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Emotion and financial markets

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Author Info

  • Lucy F. Ackert
  • Bryan K. Church
  • Richard Deaves

Abstract

Psychologists and economists hold vastly different views about human behavior. Psychologists contend that economists' models bear little relation to actual behavior. This view is supported by a large body of psychological research that shows that emotional state can significantly affect decision making. ; Economists, on the other hand, argue that psychological studies have no theoretical basis and offer little empirical evidence about people's decision-making processes. The reigning financial economics paradigm-the efficient market hypothesis (EMH)-assumes that individuals make rational investment decisions using the rules of probability and statistics. A newer branch of financial economics called behavioral finance applies lessons from psychology to financial decision making, but most of these studies have focused on cognitive biases rather than emotion. ; The authors of this article argue that emotion has important, and possibly beneficial, influences on financial behavior. After defining the term emotion and describing how emotions can be categorized, the authors consider how emotions influence human behavior. The discussion focuses particularly on three aspects of emotion and financial decision making: emotional disposition and stock market pricing, the feeling of regret, and investors' emotional response to information. ; No new financial economics paradigm that incorporates behavioral influences and better models actual behavior has yet emerged to replace the EMH. Yet the authors believe that emotional behavior's influence on financial decision making should be taken into account in future research.

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Bibliographic Info

Article provided by Federal Reserve Bank of Atlanta in its journal Economic Review.

Volume (Year): (2003)
Issue (Month): Q2 ()
Pages: 33-41

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Handle: RePEc:fip:fedaer:y:2003:i:q2:p:33-41:n:v.88no.2

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Keywords: Financial markets;

References

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  1. Lee, Charles M C & Shleifer, Andrei & Thaler, Richard H, 1991. " Investor Sentiment and the Closed-End Fund Puzzle," Journal of Finance, American Finance Association, vol. 46(1), pages 75-109, March.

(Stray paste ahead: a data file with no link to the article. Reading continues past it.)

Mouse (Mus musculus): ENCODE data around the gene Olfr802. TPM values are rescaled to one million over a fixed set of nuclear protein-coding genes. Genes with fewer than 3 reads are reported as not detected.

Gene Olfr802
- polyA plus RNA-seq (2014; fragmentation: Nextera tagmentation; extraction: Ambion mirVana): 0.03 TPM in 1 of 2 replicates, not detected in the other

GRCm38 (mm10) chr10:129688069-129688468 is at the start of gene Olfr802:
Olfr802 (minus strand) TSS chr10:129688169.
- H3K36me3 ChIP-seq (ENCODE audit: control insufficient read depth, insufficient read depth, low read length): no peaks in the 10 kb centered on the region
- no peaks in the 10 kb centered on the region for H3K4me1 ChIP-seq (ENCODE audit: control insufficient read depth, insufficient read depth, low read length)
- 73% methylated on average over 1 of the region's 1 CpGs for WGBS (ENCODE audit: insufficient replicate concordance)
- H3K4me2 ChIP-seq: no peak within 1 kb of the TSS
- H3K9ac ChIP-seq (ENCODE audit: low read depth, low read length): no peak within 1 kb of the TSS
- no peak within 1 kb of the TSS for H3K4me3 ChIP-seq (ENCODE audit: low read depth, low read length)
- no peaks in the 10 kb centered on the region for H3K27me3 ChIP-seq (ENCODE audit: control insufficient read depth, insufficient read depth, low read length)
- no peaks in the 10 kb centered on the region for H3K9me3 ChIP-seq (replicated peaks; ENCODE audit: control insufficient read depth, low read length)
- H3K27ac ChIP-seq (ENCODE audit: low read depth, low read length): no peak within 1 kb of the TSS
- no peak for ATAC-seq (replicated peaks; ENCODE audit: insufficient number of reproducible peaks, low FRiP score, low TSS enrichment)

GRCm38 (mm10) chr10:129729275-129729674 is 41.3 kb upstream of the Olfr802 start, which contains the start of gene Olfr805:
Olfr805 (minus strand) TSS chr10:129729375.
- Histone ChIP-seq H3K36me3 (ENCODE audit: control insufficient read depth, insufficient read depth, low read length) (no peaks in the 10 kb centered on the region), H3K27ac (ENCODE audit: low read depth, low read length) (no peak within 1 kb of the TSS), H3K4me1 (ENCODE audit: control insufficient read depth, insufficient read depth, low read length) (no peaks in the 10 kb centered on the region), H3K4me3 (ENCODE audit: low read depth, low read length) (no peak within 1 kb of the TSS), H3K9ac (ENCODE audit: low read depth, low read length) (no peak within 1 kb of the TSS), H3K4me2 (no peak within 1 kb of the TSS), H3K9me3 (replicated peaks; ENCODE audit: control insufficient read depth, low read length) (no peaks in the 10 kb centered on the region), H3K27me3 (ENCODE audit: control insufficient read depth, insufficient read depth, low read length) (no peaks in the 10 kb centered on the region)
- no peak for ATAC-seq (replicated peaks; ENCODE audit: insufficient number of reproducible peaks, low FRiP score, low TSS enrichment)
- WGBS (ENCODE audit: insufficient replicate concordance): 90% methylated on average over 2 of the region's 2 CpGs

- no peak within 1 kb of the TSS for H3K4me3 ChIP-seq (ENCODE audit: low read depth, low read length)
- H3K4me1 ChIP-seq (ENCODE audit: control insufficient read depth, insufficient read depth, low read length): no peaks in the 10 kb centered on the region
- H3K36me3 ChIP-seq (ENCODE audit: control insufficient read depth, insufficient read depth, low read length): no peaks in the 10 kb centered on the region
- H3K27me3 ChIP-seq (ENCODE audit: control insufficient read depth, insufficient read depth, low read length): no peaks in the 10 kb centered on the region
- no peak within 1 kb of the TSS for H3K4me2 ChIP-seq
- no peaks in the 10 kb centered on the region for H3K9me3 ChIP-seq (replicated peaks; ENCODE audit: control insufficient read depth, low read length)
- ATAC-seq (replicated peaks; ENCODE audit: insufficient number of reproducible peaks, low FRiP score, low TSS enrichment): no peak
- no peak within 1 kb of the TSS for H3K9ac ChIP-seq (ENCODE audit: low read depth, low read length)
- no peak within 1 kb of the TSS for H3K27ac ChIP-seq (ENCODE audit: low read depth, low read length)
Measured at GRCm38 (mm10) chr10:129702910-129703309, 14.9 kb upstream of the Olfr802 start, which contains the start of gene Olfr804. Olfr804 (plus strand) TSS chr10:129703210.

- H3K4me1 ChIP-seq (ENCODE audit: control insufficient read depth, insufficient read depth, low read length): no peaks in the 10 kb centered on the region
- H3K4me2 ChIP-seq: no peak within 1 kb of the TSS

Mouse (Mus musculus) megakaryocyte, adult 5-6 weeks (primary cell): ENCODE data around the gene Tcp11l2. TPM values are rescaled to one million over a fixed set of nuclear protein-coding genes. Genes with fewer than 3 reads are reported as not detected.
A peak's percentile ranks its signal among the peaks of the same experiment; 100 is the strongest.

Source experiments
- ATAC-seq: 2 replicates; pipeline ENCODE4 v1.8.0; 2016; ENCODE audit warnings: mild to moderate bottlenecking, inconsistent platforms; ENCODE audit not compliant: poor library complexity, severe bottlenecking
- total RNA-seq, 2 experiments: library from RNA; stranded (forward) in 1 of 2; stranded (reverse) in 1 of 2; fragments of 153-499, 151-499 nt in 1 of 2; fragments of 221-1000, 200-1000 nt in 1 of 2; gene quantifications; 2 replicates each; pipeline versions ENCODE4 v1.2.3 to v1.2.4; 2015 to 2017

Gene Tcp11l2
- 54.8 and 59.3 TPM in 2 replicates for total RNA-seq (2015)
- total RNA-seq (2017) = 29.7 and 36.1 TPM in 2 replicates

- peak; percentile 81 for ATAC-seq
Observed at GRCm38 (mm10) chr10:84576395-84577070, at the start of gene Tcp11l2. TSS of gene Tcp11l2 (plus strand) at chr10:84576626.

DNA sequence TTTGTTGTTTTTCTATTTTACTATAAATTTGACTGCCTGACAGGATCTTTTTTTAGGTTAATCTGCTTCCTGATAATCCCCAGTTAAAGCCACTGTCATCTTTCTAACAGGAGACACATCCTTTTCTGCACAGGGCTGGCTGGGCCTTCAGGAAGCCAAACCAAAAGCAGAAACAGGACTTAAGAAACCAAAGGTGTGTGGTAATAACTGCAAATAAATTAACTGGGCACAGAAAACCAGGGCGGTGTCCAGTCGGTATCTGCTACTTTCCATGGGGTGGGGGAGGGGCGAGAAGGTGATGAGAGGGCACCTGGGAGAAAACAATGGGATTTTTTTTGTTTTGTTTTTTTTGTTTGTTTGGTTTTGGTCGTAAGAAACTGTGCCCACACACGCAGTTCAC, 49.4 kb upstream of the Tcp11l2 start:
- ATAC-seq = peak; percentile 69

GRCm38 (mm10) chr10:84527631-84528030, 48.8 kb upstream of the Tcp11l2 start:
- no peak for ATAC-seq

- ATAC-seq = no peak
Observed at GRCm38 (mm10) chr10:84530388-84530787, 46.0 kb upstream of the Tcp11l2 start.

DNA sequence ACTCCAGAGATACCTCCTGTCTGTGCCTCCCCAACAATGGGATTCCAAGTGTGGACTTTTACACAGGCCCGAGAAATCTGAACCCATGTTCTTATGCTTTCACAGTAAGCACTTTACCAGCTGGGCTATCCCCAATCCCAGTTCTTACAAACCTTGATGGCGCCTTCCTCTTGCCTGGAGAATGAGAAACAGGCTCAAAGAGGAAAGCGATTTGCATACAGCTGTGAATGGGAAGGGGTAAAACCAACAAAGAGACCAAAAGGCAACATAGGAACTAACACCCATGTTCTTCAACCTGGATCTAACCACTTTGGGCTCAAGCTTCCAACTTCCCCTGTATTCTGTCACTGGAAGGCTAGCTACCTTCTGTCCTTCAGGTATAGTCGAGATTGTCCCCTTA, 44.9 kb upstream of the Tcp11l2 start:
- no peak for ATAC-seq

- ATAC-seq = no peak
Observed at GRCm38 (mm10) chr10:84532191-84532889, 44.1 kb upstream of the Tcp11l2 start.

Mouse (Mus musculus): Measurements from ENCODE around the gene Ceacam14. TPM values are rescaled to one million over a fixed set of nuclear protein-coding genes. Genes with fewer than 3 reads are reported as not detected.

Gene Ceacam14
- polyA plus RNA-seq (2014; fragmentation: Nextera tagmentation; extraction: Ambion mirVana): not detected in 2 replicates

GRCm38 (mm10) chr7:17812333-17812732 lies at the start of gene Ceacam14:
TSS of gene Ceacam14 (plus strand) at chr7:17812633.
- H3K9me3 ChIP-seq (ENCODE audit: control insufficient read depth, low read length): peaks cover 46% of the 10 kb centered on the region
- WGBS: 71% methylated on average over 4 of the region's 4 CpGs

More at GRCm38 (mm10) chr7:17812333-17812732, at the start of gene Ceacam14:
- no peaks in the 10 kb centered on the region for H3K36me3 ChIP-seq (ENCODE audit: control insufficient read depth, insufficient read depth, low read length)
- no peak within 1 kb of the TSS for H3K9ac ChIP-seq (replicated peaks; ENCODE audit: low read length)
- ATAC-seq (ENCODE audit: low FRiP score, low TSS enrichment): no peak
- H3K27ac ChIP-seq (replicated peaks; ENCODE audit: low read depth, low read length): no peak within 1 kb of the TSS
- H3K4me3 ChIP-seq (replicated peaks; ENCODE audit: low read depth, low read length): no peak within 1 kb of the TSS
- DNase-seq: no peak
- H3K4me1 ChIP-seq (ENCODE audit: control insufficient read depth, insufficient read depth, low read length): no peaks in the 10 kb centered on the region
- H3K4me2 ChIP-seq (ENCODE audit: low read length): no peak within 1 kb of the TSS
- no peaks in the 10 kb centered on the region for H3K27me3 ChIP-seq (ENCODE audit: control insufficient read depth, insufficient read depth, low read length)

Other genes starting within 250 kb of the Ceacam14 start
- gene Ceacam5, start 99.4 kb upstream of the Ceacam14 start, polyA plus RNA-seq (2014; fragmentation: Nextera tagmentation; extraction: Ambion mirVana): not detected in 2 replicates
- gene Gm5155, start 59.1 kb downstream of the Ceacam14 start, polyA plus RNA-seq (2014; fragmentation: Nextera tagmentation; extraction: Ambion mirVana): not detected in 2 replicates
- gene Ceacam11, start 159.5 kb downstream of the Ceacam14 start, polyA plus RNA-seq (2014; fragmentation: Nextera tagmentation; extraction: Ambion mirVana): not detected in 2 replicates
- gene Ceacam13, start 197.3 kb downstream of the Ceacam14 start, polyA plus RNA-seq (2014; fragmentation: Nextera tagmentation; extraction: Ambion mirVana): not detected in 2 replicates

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  3. Amos Tversky & Daniel Kahneman, 1979. "Prospect Theory: An Analysis of Decision under Risk," Levine's Working Paper Archive 7656, David K. Levine.
  4. David Hirshleifer & Tyler Shumway, 2003. "Good Day Sunshine: Stock Returns and the Weather," Journal of Finance, American Finance Association, vol. 58(3), pages 1009-1032, 06.
  5. Mark Kamstra & Lisa Kramer & Maurice Levi, 2002. "Winter blues: a SAD stock market cycle," Working Paper 2002-13, Federal Reserve Bank of Atlanta.
  6. Jamal, Karim & Sunder, Shyam, 1996. "Bayesian equilibrium in double auctions populated by biased heuristic traders," Journal of Economic Behavior & Organization, Elsevier, vol. 31(2), pages 273-291, November.
  7. Jon Elster, 1998. "Emotions and Economic Theory," Journal of Economic Literature, American Economic Association, vol. 36(1), pages 47-74, March.
  8. Lucy F. Ackert & Bryan K. Church, 1998. "The effects of subject pool and design experience on rationality in experimental asset markets," Working Paper 98-18, Federal Reserve Bank of Atlanta.
  9. Benjamin E. Hermalin and Alice M. Isen., 1999. "The Effect of Affect on Economic and Strategic Decision Making," Economics Working Papers E99-270, University of California at Berkeley.
  10. Wright, William F. & Bower, Gordon H., 1992. "Mood effects on subjective probability assessment," Organizational Behavior and Human Decision Processes, Elsevier, vol. 52(2), pages 276-291, July.
  11. Romer, Paul M., 2000. "Thinking and Feeling," Research Papers 1618, Stanford University, Graduate School of Business.
  12. Daniel, Kent & Hirshleifer, David & Teoh, Siew Hong, 2002. "Investor psychology in capital markets: evidence and policy implications," Journal of Monetary Economics, Elsevier, vol. 49(1), pages 139-209, January.
  13. Andrew W. Lo & Dmitry V. Repin, 2001. "The Psychophysiology of Real-Time Financial Risk Processing," NBER Working Papers 8508, National Bureau of Economic Research, Inc.
  14. Shleifer, Andrei, 2000. "Inefficient Markets: An Introduction to Behavioral Finance," OUP Catalogue, Oxford University Press, number 9780198292272.
  15. Chen, Shu-Heng & Yeh, Chia-Hsuan, 2002. "On the emergent properties of artificial stock markets: the efficient market hypothesis and the rational expectations hypothesis," Journal of Economic Behavior & Organization, Elsevier, vol. 49(2), pages 217-239, October.
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Cited by:
  1. Marcia L. Zindel & Emilio Menezes & Raul Matsushita & Sergio Da Silva, 2010. "Biological characteristics modulating investor overconfidence," Economics Bulletin, AccessEcon, vol. 30(2), pages 1496-1508.
  2. Da Silva, Sergio & Baldo, Dinora & Matsushita, Raul, 2011. "Biological correlates of the Allais paradox - updated," MPRA Paper 32747, University Library of Munich, Germany.
  3. Lucy F. Ackert & Jorge Martinez-Vazquez & Mark Rider, 2004. "Tax policy design in the presence of social preferences: some experimental evidence," Working Paper 2004-33, Federal Reserve Bank of Atlanta.
  4. Emmanuel PETIT (GREThA UMR CNRS 5113), 2010. "The role of regret in the persistence of anomalies in financial markets (In French)," Cahiers du GREThA 2010-07, Groupe de Recherche en Economie Théorique et Appliquée.

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